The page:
CBS Sports’ Danny Knobler shares this scoop:
After talking to the White Sox about Alexei Ramirez and checking in with the Phillies on Jimmy Rollins, the Cardinals have now been in touch with the Angels about Erick Aybar, according to sources.
Anaheim surely wants young pitching prospects in return and that’s something the Cardinals possess.
Aybar, 29, is batting .280/.309/.384 with four home runs, five stolen bases and 37 RBI in 82 games this season for the 48-56 Halos. Pete Kozma, 25, is hitting .241/.286/.304 in 96 games for the 62-41 Cards.
Aybar is making a $8.5 million salary this year and owed a total of $25.5 million from 2014 to 2016.
UPDATE, 8:41 p.m. ET: Jim Bowden of ESPN and SiriusXM says the Angels want one of the Cardinals’ top two pitching prospects — Carlos Martinez or Michael Wacha — along with Kozma in return for Aybar. The Cardinals are “reluctant” to do the trade at that lofty price, according to Bowden’s source.
UPDATE, 8:56 p.m. ET: Bowden reports that the Cardinals have made it clear to the Angels that they will not trade Martinez or Wacha for Aybar. The asking price will have to come down for this one to work.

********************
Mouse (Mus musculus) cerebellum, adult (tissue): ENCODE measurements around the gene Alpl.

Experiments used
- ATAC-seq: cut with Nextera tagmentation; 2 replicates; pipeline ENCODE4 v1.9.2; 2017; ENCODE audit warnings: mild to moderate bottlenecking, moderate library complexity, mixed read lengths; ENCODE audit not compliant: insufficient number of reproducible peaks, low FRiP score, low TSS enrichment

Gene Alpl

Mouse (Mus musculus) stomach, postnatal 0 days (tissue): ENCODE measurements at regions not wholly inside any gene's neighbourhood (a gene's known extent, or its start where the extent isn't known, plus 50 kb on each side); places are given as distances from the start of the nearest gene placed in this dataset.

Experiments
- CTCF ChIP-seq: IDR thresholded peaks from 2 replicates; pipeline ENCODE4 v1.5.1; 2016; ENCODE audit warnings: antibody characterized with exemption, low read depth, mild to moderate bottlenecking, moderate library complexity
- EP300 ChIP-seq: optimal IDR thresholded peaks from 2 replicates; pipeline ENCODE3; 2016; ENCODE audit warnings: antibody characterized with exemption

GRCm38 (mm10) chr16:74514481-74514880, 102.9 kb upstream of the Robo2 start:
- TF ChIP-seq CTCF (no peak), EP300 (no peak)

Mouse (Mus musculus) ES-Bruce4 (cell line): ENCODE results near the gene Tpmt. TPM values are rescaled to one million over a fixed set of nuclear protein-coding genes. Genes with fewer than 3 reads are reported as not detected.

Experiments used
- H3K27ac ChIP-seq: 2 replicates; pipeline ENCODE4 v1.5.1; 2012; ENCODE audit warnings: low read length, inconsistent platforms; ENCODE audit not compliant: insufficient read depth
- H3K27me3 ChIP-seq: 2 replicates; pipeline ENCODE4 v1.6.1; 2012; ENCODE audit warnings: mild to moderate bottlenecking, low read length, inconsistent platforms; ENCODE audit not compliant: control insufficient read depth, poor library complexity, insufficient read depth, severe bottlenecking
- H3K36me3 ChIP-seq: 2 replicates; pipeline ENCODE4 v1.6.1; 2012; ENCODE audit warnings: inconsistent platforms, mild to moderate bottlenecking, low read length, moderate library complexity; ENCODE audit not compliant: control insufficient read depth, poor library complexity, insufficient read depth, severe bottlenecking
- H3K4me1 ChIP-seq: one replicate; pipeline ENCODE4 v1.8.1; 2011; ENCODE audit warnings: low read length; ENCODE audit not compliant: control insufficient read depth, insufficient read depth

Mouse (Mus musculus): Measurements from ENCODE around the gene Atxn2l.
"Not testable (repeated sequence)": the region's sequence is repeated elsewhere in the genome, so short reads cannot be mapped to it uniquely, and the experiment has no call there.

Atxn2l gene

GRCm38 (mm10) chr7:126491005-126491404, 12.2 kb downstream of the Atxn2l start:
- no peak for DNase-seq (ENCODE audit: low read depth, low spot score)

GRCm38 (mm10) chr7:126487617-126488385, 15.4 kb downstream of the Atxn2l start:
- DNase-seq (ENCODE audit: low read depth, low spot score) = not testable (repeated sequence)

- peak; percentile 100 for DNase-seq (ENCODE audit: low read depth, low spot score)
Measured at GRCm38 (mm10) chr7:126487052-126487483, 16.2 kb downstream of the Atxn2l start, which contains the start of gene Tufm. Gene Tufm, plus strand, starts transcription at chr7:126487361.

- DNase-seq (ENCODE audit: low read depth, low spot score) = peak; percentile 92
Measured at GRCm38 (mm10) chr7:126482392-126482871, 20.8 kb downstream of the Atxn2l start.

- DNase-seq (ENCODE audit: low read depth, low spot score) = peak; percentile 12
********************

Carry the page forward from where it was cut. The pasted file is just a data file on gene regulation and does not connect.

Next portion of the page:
Maury Brown of Forbes reports that T-Mobile will be the new naming rights partner for the Seattle Mariners’ ballpark beginning in 2019. Their park had been known as Safeco Field since it first opened in the summer of 1999. The 20-year naming rights deal with Safeco ended with the close of the 2018 season.
Brown reports that the deal will be around $3 million a year, which doesn’t seem like a whole lot. Then again, I have long been skeptical of how much naming rights actually bring back to the naming rights partner. That’s especially true when the partner is slapping its name on a ballpark that was known as something else beforehand. People tend to still use the old name and, I suspect, resent the new one a bit. Maybe that’s less the case when the park has only been known by corporate names, and no beloved traditional name is being displaced, but I still question if anyone really makes a single purchasing decision based on the name of a ballpark.
I know this much for sure, though: despite the relatively small cost of naming rights here, none of the most notable Seattle-based companies — which include Amazon, Starbucks, Nordstrom, Microsoft, Costco and Alaska Airlines — felt it was worth it. Possibly because they know people are gonna call the place “Safeco” for several years regardless.